by Bill O’Grady and Thomas Wash
[Posted: 9:30 AM EDT] We made it to Friday! Markets are rather quiet this morning as immigration has overshadowed trade concerns. We are seeing a bit of “risk-on” today after a rather rough week. Here is what we are watching this morning:
OPEC: We have a deal. The cartel agreed to a 1.0 mbpd increase in quotas but not in production. Since many of the members lack excess capacity, the real increase is about 0.6 to 0.8 mbpd. That is a bullish outcome. We are still waiting to see the Russian reaction but our expectation is that Russia will increase production to take market share from the formal cartel. But, overall, this is a bullish result relative to fears of a much larger rise in output. At the same time, we think Saudi Arabia is trying to guide prices modestly lower (low $60s to high $50s) in response to President Trump’s persistent criticism of high oil prices. The president wants lower oil (and gasoline) prices going into the mid-terms. Thus, don’t be surprised to see bearish comments from the Saudis in a bid to cool today’s early price spike.
Turkish elections: Most recent polls show Erdogan’s party coming in at 51.6%; if accurate, he would win Sunday’s election outright. On the other hand, if he fails to achieve 50%, he would face a run-off election. It should be noted that the most recent polls are illegal; Turkish electoral law indicates that no polls should occur 10 days before the election. Thus, the veracity of the most recent polls is questionable. The last legal polls showed Erdogan with 45.8% support. The second place party is the Kermalist CHP; the policy platform of this party isn’t remarkably different than Erdogan’s except that the CHP leadership is campaigning on the goal of improving global relations. We expect a close election and wouldn’t be surprised by a run-off. But, in the end, we expect Erdogan to eke out a narrow victory.
Greek deal: After eight years, the Greek bailout is finally complete. Greece did not get a debt write-off but it did receive a 10-year extension of the loan terms and a decade deferral on interest and amortization. Although this buffer will likely give Greece enough financial space to be able to tap the financial markets for loans, its government debt/GDP ratio remains at 180% and terms of the deal require austerity to remain in place. In our opinion, this is another “can kicking” solution but, given that Greece has essentially more than a decade to build cash reserves, we shouldn’t see Greece affecting financial markets for a while. Greece will be making mere token payments on its debt unit 2030.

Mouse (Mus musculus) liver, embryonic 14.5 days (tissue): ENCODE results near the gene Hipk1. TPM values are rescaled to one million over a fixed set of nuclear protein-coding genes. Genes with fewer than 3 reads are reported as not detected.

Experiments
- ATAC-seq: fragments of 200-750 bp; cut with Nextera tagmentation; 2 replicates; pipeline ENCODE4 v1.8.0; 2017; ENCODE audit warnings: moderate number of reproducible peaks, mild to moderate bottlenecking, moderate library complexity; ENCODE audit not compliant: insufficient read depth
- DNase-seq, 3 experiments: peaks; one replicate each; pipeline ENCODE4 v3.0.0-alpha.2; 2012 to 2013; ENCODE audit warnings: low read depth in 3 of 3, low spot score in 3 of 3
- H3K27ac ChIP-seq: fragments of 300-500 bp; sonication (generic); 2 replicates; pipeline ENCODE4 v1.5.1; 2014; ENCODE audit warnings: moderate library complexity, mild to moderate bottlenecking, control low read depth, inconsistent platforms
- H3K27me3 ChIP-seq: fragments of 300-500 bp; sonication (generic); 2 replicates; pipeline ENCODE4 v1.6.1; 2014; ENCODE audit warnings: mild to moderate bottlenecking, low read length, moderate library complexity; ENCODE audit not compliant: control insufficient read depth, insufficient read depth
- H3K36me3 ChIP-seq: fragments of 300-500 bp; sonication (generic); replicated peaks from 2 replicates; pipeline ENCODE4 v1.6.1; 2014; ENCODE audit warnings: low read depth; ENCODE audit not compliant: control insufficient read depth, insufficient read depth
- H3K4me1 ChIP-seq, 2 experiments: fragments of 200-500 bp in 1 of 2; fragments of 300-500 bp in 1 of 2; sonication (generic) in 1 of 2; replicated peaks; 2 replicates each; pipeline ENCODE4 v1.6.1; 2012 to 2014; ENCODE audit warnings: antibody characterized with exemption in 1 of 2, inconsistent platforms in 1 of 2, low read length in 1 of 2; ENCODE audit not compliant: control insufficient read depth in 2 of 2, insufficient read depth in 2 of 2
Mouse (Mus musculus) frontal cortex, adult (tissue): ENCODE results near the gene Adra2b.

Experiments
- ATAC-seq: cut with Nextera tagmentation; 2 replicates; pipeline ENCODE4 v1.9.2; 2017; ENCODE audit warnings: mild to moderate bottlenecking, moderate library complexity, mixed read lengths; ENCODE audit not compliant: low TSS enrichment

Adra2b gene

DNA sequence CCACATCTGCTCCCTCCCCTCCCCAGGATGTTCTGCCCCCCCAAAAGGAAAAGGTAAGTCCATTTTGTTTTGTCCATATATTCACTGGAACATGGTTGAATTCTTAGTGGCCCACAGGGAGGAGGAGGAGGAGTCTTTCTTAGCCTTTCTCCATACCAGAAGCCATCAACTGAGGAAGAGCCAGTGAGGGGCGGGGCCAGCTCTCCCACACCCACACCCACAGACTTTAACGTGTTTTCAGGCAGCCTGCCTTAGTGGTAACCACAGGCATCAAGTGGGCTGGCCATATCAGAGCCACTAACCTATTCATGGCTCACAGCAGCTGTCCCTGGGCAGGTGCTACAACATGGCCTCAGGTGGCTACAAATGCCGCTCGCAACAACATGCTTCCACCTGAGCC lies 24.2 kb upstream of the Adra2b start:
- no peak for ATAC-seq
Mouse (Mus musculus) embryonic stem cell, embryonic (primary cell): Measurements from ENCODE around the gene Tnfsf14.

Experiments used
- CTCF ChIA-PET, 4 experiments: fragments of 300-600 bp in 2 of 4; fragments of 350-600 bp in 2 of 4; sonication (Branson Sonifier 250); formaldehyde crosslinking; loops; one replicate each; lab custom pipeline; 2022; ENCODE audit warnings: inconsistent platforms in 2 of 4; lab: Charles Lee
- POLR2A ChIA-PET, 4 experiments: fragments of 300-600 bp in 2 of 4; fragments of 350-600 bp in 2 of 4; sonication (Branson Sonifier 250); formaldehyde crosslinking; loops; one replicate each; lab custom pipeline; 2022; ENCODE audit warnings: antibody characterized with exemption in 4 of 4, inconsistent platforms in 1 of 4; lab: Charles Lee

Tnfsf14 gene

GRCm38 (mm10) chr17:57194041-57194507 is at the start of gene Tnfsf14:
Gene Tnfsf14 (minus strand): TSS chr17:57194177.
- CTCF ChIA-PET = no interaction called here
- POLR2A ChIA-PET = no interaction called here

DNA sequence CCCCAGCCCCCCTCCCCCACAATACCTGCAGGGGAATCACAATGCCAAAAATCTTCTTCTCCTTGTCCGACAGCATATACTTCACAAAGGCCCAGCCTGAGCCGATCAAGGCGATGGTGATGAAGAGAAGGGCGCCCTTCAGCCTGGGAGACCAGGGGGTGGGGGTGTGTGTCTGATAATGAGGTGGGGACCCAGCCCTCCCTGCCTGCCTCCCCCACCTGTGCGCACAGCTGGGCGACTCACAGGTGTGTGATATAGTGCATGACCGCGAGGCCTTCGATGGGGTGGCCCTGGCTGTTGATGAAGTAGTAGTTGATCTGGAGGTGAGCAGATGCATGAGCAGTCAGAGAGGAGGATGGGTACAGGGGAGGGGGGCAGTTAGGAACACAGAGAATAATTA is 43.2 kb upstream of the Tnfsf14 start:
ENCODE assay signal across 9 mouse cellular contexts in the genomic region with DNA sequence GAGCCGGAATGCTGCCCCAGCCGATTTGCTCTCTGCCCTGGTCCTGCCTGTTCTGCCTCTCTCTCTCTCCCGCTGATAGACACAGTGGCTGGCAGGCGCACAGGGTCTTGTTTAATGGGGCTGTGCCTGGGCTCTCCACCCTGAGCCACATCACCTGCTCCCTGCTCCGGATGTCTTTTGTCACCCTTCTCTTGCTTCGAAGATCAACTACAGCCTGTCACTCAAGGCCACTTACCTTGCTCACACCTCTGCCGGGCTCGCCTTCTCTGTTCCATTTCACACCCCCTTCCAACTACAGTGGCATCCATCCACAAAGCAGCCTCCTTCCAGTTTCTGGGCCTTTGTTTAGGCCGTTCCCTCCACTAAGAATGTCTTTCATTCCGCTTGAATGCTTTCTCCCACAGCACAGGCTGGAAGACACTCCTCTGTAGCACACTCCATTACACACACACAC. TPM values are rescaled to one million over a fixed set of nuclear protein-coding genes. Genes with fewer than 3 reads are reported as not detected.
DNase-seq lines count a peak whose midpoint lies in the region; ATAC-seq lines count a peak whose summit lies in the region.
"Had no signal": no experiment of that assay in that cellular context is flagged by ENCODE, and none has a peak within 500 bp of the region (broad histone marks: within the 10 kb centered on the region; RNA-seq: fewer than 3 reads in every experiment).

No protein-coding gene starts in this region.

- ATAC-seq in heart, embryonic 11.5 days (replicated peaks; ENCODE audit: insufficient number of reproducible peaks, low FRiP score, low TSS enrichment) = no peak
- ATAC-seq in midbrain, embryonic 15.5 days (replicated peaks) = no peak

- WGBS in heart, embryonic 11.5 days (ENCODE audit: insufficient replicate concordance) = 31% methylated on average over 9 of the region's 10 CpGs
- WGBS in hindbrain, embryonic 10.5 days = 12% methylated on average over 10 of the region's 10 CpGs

German/French EU reform hits opposition: France and Germany reached an agreement on EU reforms. The agreement was not all that ambitious but it is facing rather strong opposition from a number of EU nations, including the Netherlands, Finland and Austria, which are questioning the need for any Eurozone fiscal capacity. The economic theory of currency unions usually requires some sort of fiscal unity to address growth divergences within the union. The Eurozone lacks this feature; instead, the Germans tried to use strict fiscal spending limits to address this problem. What has developed instead is wide growth divergences. The natural split in the Eurozone is between the north and south. The opposition to France’s plan is mostly coming from the north. Thus, we have doubts that anything of substance will come from Germany and France’s plan.
European immigration problems: The U.S. isn’t the only part of the world with immigration turmoil. Chancellor Merkel is facing a breakup of one of the most durable coalitions in European political history, the CSU/CDU union. Differences on immigration policy are threatening this long-standing arrangement. The CSU, based solely in Bavaria, wants to block refugees from entering Germany. Since Bavaria sits on Germany’s southern border, this action is essentially a national policy. Merkel opposes this policy. She is trying to work out a compromise but Italy scuttled her plans by rejecting a proposal that would have allowed refugees in Germany to be returned to their nation of entry which, in most cases, is Italy for migrants coming from Africa. It is possible that the Merkel government could fall over this issue. German media is reporting that the other party in Merkel’s grand coalition, the SPD, is planning for snap elections. New elections would likely boost the AfD and lead Germany in a more populist direction, which would likely be bearish for the EUR.